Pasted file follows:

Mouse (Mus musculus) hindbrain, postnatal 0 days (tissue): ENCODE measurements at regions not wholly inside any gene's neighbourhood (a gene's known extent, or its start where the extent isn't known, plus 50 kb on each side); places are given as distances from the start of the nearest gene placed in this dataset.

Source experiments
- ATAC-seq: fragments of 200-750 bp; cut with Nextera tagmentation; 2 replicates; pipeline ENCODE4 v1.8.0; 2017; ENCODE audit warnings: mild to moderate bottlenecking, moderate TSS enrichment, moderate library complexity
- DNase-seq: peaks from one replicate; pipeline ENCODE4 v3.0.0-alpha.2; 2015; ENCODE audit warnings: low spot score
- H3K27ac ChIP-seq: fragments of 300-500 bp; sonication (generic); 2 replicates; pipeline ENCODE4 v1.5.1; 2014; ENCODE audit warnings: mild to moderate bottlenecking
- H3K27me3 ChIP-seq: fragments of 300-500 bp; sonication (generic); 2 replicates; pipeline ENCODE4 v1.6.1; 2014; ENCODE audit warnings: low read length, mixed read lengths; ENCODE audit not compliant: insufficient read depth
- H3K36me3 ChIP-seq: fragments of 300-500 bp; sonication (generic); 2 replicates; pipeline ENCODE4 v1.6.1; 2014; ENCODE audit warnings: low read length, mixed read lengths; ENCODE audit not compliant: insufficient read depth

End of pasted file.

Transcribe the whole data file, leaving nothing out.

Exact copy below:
Mouse (Mus musculus) hindbrain, postnatal 0 days (tissue): ENCODE measurements at regions not wholly inside any gene's neighbourhood (a gene's known extent, or its start where the extent isn't known, plus 50 kb on each side); places are given as distances from the start of the nearest gene placed in this dataset.

Source experiments
- ATAC-seq: fragments of 200-750 bp; cut with Nextera tagmentation; 2 replicates; pipeline ENCODE4 v1.8.0; 2017; ENCODE audit warnings: mild to moderate bottlenecking, moderate TSS enrichment, moderate library complexity
- DNase-seq: peaks from one replicate; pipeline ENCODE4 v3.0.0-alpha.2; 2015; ENCODE audit warnings: low spot score
- H3K27ac ChIP-seq: fragments of 300-500 bp; sonication (generic); 2 replicates; pipeline ENCODE4 v1.5.1; 2014; ENCODE audit warnings: mild to moderate bottlenecking
- H3K27me3 ChIP-seq: fragments of 300-500 bp; sonication (generic); 2 replicates; pipeline ENCODE4 v1.6.1; 2014; ENCODE audit warnings: low read length, mixed read lengths; ENCODE audit not compliant: insufficient read depth
- H3K36me3 ChIP-seq: fragments of 300-500 bp; sonication (generic); 2 replicates; pipeline ENCODE4 v1.6.1; 2014; ENCODE audit warnings: low read length, mixed read lengths; ENCODE audit not compliant: insufficient read depth